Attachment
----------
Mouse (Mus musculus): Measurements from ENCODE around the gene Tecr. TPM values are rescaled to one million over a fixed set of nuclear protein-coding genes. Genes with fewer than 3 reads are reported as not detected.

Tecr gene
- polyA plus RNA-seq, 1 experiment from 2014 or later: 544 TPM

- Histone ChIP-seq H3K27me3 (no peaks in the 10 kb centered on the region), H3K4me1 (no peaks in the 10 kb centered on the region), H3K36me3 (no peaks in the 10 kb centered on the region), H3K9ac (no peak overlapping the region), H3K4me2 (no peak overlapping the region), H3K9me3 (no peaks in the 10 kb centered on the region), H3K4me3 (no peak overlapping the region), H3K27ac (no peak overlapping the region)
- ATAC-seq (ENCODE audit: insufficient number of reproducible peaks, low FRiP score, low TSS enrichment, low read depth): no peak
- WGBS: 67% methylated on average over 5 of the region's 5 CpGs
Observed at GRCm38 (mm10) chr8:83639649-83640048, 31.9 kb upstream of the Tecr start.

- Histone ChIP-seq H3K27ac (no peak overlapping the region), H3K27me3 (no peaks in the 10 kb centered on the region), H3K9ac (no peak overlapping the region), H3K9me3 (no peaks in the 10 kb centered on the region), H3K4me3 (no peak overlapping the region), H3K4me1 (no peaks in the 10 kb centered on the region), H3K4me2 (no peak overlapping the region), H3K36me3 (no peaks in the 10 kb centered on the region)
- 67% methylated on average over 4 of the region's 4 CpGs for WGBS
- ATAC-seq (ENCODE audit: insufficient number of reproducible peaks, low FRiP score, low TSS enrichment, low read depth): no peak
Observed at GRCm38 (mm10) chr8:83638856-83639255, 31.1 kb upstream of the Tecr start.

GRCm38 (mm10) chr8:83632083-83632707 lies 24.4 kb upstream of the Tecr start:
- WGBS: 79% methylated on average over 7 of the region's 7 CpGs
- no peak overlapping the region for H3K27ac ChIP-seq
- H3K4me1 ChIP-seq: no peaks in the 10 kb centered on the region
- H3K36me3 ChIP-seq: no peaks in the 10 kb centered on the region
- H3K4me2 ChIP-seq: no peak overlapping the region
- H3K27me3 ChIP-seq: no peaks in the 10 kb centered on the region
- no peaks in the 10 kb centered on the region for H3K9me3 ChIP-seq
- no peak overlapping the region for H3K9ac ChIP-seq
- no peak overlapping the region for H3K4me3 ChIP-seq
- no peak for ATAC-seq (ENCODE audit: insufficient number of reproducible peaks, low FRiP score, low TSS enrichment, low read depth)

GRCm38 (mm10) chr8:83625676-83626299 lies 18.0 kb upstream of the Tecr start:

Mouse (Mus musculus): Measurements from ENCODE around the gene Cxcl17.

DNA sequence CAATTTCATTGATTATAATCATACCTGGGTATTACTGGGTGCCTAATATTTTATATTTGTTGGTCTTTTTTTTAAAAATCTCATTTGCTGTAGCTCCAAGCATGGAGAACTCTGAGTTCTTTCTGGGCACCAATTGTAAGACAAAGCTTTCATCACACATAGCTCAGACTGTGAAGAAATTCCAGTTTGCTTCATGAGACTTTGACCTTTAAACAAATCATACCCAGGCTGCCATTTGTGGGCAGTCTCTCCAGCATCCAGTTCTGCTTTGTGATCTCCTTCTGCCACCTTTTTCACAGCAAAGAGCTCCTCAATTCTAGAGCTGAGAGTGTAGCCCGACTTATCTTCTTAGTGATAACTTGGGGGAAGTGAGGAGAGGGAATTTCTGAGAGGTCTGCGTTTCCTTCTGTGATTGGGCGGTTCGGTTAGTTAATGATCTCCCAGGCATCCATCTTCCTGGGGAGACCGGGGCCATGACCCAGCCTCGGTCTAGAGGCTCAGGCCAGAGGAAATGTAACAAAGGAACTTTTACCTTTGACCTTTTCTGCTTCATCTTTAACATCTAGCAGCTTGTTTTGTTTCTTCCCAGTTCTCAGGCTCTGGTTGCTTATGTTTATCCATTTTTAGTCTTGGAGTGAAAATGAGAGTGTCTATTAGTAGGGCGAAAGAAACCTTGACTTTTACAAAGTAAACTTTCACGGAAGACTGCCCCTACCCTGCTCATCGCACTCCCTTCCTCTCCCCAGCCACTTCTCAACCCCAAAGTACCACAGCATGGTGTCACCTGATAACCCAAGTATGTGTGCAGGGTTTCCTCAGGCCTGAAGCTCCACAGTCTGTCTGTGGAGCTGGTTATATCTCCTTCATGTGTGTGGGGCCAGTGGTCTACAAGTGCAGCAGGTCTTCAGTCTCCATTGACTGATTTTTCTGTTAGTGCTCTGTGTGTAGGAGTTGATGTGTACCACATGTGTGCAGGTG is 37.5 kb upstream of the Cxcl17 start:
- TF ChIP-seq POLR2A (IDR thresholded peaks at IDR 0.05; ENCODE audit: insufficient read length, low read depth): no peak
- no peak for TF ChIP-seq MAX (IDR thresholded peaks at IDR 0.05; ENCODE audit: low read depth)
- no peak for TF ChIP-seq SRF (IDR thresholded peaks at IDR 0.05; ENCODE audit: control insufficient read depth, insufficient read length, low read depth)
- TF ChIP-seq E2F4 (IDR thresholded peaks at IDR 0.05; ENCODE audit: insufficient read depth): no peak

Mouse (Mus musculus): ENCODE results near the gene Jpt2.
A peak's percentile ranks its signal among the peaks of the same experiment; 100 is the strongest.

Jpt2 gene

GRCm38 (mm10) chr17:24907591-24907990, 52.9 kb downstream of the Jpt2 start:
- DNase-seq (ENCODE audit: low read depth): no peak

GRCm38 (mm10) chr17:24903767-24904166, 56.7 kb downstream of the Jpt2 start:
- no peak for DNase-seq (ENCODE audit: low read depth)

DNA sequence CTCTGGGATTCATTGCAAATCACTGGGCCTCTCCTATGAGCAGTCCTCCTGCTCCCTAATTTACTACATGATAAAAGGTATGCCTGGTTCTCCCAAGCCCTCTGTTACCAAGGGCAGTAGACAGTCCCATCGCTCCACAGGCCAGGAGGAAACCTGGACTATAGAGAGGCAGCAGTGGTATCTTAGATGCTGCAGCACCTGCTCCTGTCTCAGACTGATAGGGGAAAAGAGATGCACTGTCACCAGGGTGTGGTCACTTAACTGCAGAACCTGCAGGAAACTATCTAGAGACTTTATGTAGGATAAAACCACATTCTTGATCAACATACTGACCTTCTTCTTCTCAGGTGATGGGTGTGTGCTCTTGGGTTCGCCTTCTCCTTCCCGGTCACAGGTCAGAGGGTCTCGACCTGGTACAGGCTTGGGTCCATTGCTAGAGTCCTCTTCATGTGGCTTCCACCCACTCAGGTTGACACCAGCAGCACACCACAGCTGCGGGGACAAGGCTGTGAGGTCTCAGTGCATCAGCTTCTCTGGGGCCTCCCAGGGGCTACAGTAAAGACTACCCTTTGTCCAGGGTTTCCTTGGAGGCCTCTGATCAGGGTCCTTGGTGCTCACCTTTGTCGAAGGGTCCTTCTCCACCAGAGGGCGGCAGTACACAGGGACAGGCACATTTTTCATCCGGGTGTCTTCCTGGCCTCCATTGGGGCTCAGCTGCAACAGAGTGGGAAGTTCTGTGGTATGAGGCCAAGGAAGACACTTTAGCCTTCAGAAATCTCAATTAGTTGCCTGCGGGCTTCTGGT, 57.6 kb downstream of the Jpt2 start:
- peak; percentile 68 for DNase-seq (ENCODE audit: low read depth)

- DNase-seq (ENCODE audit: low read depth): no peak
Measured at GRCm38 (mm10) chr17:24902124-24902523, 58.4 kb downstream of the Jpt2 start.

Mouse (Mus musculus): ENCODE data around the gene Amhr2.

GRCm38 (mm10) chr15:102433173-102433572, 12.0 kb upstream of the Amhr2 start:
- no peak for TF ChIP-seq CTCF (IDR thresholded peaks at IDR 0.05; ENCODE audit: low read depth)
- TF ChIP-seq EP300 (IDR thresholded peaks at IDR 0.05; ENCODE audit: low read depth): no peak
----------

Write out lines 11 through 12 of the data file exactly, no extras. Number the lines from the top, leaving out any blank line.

Observed at GRCm38 (mm10) chr8:83638856-83639255, 31.1 kb upstream of the Tecr start.

GRCm38 (mm10) chr8:83632083-83632707 lies 24.4 kb upstream of the Tecr start: